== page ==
relevant policy decisions, enforcement policies, and consumer  
          grievances. OLS estimates that these tasks will have no cost in  
          the current fiscal year, $276,000 (Managed Care Fund (MCF)) and  


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          2.0 positions in the 2015-16 fiscal year, and $244,000 MCF and  
          2.0 positions each in the 2016-17 and 2017-18 fiscal years.  OLS  
          does not anticipate ongoing costs after the 2017-18 fiscal year.

          The Help Center, Office of Administrative Services, Office of  
          Technology and Innovation, Office of Enforcement, Office of Plan  
          Licensing, Division of Plan Surveys, and Office of Financial  
          Review anticipate absorbable workload that will have no  
          significant fiscal impact on those programs.

          Medical Board of California
          Minor costs to the Medical Board to update several of the forms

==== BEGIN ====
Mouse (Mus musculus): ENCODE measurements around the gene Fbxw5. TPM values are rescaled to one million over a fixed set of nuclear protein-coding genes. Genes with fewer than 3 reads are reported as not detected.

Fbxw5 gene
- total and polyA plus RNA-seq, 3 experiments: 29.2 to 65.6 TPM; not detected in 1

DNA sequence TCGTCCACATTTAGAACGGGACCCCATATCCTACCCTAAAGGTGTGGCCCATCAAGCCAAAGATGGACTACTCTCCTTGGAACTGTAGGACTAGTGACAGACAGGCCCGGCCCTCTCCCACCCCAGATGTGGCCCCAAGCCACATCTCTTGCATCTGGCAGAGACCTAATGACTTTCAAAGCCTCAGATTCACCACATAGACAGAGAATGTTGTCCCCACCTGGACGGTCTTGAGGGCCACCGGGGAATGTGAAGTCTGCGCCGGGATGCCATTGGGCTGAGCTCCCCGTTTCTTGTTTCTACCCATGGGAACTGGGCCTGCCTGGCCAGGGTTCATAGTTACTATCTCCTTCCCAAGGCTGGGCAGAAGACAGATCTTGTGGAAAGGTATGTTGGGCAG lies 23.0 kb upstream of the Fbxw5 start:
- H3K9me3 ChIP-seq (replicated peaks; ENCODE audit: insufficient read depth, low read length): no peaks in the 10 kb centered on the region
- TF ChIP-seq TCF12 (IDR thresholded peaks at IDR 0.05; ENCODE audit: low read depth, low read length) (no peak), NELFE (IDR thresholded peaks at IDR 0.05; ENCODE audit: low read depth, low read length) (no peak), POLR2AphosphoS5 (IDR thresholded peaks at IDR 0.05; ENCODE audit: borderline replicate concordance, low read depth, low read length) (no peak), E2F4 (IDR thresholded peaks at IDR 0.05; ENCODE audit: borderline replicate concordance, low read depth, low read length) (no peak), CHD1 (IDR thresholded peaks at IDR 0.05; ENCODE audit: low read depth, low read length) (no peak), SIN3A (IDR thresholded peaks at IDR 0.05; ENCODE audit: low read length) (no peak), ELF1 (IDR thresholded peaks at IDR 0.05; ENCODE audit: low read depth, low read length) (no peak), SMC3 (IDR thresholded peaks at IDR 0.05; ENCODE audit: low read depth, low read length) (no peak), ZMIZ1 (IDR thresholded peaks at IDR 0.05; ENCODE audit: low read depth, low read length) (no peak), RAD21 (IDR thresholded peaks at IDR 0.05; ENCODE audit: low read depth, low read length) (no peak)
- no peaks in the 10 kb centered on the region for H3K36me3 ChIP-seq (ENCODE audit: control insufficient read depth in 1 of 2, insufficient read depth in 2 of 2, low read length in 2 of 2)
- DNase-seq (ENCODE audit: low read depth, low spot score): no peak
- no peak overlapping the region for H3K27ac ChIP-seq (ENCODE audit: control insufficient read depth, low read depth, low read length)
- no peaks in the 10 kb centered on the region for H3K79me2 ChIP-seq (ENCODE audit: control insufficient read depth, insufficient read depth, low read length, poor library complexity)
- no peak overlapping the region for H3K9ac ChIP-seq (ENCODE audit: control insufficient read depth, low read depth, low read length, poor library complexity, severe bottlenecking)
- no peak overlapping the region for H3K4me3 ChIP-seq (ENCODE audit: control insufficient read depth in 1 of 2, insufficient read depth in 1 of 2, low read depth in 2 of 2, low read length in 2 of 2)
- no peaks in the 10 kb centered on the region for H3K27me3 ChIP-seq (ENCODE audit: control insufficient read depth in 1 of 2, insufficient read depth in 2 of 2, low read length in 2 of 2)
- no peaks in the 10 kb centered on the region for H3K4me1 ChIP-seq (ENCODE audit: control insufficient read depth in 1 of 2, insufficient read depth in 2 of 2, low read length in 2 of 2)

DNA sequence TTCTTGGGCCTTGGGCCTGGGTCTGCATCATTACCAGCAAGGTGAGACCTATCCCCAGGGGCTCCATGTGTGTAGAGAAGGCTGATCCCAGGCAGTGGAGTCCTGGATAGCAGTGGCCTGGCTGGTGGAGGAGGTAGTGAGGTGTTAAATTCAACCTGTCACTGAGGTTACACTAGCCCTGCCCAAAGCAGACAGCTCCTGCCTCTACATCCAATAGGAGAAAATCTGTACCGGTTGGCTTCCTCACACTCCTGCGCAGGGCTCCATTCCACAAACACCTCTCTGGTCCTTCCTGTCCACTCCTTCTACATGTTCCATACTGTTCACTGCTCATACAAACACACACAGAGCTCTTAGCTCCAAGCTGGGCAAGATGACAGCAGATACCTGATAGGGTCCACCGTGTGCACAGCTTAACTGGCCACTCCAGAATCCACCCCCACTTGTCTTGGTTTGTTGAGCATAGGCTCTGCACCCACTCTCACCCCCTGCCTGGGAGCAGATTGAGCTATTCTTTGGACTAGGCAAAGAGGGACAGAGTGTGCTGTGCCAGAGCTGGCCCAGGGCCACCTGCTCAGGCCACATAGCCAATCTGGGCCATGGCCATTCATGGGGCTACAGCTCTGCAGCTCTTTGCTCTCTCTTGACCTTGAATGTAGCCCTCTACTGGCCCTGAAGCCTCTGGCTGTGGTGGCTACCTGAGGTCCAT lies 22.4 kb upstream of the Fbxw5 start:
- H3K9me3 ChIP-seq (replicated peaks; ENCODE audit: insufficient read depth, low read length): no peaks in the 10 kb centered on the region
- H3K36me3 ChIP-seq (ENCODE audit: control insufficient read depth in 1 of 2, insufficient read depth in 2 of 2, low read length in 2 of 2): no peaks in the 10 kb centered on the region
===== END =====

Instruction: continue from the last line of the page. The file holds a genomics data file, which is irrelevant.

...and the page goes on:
required by this bill as deemed necessary (Contingent Fund of  
          the Medical Board of California).

          Board of Pharmacy
          Minor costs to the Board of Pharmacy.  The Board would not need  
          to amend or adopt any regulations. The Board estimates that any  
          additional enforcement actions due to this bill would result in  
          minor costs (Pharmacy Fund).

          SUPPORT:   (Verified9/10/15)

          Advisory Council of the Central Coast Commission for Senior  
          AIDS Healthcare Foundation